People talk hopefully about Arizona being able to run 80 possessions per game, but that’s almost impossible. Yet somehow Lloyd’s Wildcat ran 80 possessions in its opener against NAU. Last year at Gonzaga, Lloyd and the Zags ran 85 possessions against Iowa, 82 against Kansas and 81 against West Virginia, all legit Top 25 programs. In Miller’s last season, Arizona’s fastest pace was 75 possessions. What does this mean? It means fans at McKale Center will have more fun.

It’s unfortunate that’s database only goes back to 2002. We’ll never know how many possessions Lute Olson’s 1997-98 team averaged. Maybe 80. The ‘98 Wildcats, periodically ranked No. 1, averaged a school-record 91 points per game. Olson’s teams, much like Lloyd’s first UA team, were, shall we say, swift. In ‘02, the Wildcats ran 88 and 87 possessions against Kansas and Michigan State, respectively.

After Tuesday’s “Air Raid” performance created a buzz at McKale, Lloyd raised eyebrows by talking mostly about being a strong defensive team, declaring that he wants D to be his club’s “calling card.” “It’s inspiring how these guys are playing,” Lloyd said. “They are on their way to being a good defensive team.’’ Knowing the road ahead is considerably more difficult, he added this caution: “Don’t anoint them the 1990s Detroit Pistons yet.”

Justin Kier says first-year coach Tommy Lloyd “believes in you.” “I feel like he’ll be a friend for life,” he said. “It’s a pleasure to be able to play for him.”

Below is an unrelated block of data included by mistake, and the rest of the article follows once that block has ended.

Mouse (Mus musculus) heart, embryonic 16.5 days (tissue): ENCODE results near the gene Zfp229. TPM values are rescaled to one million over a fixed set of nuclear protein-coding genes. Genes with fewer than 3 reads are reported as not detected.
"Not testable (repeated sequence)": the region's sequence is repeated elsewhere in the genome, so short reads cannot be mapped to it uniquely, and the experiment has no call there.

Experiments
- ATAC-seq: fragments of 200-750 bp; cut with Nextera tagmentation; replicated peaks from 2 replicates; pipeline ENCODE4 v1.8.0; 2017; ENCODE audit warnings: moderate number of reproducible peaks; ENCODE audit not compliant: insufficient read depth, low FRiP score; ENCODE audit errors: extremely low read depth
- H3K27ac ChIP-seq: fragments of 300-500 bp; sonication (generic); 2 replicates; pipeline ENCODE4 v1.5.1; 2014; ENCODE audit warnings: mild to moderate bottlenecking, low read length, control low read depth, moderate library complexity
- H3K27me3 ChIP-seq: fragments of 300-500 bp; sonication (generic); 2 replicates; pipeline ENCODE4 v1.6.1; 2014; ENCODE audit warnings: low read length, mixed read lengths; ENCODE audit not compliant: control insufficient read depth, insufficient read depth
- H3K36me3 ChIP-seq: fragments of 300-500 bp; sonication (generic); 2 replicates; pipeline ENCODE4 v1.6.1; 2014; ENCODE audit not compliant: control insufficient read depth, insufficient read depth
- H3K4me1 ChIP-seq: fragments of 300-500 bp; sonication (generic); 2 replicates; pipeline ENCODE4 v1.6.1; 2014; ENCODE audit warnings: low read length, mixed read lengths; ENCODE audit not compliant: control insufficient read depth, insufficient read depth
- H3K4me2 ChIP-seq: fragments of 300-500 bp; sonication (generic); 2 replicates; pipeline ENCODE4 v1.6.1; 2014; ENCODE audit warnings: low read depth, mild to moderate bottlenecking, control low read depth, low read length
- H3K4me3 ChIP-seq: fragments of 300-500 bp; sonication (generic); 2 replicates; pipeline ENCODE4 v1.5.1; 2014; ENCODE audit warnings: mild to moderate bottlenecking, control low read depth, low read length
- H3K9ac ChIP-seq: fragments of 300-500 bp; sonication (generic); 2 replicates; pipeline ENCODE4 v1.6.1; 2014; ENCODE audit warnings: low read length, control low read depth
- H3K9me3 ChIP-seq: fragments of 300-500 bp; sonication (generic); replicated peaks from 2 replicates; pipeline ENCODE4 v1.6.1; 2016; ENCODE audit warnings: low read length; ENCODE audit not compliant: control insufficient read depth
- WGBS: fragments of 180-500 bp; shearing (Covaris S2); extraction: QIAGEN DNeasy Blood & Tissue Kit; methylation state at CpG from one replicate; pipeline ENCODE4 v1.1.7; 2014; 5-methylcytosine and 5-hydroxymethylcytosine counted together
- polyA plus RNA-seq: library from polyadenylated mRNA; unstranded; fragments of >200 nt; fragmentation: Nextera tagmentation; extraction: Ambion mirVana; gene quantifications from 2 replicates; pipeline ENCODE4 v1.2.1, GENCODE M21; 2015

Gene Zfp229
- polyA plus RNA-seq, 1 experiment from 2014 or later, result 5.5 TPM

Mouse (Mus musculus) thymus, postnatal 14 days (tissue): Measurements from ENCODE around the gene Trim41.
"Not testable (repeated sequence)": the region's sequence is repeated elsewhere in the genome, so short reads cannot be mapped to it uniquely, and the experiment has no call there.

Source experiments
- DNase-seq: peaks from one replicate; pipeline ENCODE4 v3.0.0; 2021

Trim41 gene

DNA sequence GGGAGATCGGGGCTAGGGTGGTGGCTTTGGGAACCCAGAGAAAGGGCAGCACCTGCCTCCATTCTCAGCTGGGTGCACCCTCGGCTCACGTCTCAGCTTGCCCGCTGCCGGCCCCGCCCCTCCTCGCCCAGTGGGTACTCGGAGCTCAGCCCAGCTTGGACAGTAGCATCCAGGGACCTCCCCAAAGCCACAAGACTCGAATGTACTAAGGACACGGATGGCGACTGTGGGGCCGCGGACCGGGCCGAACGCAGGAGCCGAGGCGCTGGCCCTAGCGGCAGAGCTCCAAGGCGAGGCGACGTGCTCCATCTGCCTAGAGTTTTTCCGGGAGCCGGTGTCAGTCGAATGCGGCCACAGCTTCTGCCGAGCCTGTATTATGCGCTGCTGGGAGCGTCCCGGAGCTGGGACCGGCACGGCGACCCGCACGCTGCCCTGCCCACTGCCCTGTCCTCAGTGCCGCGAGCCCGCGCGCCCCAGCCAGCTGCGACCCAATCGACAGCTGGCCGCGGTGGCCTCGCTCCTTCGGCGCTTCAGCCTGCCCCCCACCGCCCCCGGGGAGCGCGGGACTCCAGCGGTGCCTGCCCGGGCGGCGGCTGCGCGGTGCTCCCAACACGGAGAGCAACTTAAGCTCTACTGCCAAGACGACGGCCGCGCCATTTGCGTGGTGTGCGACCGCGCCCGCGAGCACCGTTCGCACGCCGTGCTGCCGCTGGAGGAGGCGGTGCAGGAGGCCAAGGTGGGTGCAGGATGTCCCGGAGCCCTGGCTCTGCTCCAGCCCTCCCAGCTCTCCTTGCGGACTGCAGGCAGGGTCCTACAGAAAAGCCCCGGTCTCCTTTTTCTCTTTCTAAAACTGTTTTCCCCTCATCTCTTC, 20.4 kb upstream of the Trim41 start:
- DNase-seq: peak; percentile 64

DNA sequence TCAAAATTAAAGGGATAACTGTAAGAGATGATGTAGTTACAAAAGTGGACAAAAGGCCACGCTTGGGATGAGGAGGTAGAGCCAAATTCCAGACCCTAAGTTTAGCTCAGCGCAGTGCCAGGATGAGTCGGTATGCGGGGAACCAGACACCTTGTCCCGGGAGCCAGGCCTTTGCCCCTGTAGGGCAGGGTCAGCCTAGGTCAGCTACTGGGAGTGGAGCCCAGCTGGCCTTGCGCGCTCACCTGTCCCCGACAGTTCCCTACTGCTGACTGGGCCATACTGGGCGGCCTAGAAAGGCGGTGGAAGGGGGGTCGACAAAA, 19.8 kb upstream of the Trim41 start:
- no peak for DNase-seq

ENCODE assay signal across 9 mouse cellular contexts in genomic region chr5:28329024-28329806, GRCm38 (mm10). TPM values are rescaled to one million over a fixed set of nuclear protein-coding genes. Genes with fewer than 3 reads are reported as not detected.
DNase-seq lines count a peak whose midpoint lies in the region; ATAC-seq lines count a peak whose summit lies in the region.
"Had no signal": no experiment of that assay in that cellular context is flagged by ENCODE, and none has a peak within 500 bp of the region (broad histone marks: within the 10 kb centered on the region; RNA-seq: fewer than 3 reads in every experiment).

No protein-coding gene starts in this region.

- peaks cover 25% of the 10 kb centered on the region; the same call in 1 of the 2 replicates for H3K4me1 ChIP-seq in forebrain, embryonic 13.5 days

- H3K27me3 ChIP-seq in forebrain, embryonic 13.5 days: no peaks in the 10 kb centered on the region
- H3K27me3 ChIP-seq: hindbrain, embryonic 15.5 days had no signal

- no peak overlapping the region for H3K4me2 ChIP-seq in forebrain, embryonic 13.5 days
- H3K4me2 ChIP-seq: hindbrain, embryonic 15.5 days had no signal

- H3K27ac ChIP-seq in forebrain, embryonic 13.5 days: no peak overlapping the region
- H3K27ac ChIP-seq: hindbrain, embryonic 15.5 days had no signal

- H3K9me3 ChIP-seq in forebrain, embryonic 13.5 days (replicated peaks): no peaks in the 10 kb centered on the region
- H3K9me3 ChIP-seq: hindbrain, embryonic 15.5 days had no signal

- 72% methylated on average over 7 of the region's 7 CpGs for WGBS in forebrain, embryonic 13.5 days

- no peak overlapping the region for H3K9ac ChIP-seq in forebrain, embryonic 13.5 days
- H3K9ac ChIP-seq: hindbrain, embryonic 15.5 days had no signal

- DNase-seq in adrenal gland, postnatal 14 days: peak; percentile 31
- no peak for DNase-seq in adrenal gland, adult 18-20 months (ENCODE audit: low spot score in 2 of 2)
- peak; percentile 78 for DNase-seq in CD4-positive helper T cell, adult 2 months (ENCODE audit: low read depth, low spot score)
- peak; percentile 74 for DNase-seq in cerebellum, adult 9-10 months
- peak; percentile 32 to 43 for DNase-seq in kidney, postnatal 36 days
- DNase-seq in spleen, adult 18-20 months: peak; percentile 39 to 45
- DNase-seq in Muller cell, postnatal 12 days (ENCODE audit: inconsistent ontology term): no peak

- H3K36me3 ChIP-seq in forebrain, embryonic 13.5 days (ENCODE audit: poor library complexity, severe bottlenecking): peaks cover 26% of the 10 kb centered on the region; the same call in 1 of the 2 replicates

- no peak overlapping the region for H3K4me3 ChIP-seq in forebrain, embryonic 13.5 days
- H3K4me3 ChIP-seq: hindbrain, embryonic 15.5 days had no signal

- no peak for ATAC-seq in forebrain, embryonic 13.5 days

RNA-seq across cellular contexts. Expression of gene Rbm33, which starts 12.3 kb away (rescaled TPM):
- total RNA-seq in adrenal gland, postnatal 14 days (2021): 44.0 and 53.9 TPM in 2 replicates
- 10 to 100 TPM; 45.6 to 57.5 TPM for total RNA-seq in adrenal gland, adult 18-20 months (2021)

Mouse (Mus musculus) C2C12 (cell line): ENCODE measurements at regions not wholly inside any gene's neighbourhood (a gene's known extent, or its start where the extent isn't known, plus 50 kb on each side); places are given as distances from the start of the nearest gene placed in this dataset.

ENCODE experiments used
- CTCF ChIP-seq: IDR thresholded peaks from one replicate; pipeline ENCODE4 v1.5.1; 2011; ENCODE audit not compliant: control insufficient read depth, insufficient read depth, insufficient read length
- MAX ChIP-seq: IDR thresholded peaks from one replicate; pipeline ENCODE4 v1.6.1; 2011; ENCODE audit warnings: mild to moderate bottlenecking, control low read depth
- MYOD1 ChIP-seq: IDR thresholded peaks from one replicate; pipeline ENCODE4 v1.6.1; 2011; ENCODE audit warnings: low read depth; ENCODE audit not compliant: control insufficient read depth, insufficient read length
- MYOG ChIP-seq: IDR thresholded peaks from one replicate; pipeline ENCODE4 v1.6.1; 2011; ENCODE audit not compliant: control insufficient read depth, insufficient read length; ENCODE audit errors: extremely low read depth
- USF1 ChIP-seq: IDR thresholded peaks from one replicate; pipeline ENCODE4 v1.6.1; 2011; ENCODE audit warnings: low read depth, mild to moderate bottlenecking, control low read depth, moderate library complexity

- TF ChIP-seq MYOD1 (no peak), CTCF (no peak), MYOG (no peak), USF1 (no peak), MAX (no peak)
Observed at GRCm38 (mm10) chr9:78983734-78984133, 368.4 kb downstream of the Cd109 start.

Transfer guard Justin Kier, a “super senior” who played last year at Georgia and before that at George Mason, is almost 24 years old. He has a perspective most college basketball players don’t. He compared Lloyd to his previous coaches by calling him “a lot more calm.” “He believes in you,” Kier said. “I feel like he’ll be a friend for life. It’s a pleasure to be able to play for him.” As we said, the culture at McKale has flipped.

Monday afternoon, Lloyd spoke about his break-in time at Arizona. “I’ve got a passion, not a job,” he said. He is not shy about being in public, eating out, being recognized. “You can’t have it both ways,” he said. “You want people to respect your privacy, but you also want them interested in your product.” I suspect Lloyd was far more recognizable in Spokane, Washington, than he is in Tucson — so far. That will change. His nature is such that he’ll handle it well. Before the NAU opener, he walked onto the court before McKale began to fill and stopped next to an usher/security guard. “What do you think?” he asked the man, engaging in a conversation. Times change.

Lloyd’s unbeaten record will soon end, most likely this weekend against either Wichita State or Michigan in a made-for-TV event in Las Vegas. Those uncontested 3-point shots the Wildcats have made against teams nicknamed the Bison, Lumberjacks and Vaqueros will be contested. “We’ll be facing better athletes, higher-level athletes,” Lloyd said. Not that he’s dreading those first punches to the gut. “I’m actually looking forward to those bumps in the road,” he said. “It’s a teaching moment.”

So far, the teacher has the apt attention of his class and this town.

Contact sports columnist Greg Hansen at 520-573-4362 or On Twitter: @ghansen711